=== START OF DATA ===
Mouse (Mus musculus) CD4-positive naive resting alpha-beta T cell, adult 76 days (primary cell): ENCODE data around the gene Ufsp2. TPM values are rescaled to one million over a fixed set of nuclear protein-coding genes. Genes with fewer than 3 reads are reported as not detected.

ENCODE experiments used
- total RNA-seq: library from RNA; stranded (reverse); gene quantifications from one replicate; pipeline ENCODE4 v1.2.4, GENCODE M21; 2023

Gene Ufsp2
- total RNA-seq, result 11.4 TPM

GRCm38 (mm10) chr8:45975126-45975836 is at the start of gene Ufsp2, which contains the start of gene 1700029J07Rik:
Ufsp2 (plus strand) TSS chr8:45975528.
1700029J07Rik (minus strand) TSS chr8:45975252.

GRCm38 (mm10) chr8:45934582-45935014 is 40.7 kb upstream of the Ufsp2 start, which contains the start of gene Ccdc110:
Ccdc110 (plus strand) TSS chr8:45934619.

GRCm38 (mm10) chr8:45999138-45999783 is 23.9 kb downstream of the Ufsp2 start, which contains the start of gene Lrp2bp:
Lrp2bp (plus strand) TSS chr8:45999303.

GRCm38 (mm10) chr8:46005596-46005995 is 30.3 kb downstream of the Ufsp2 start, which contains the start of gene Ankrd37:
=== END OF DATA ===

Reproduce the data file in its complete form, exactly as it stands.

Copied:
Mouse (Mus musculus) CD4-positive naive resting alpha-beta T cell, adult 76 days (primary cell): ENCODE data around the gene Ufsp2. TPM values are rescaled to one million over a fixed set of nuclear protein-coding genes. Genes with fewer than 3 reads are reported as not detected.

ENCODE experiments used
- total RNA-seq: library from RNA; stranded (reverse); gene quantifications from one replicate; pipeline ENCODE4 v1.2.4, GENCODE M21; 2023

Gene Ufsp2
- total RNA-seq, result 11.4 TPM

GRCm38 (mm10) chr8:45975126-45975836 is at the start of gene Ufsp2, which contains the start of gene 1700029J07Rik:
Ufsp2 (plus strand) TSS chr8:45975528.
1700029J07Rik (minus strand) TSS chr8:45975252.

GRCm38 (mm10) chr8:45934582-45935014 is 40.7 kb upstream of the Ufsp2 start, which contains the start of gene Ccdc110:
Ccdc110 (plus strand) TSS chr8:45934619.

GRCm38 (mm10) chr8:45999138-45999783 is 23.9 kb downstream of the Ufsp2 start, which contains the start of gene Lrp2bp:
Lrp2bp (plus strand) TSS chr8:45999303.

GRCm38 (mm10) chr8:46005596-46005995 is 30.3 kb downstream of the Ufsp2 start, which contains the start of gene Ankrd37: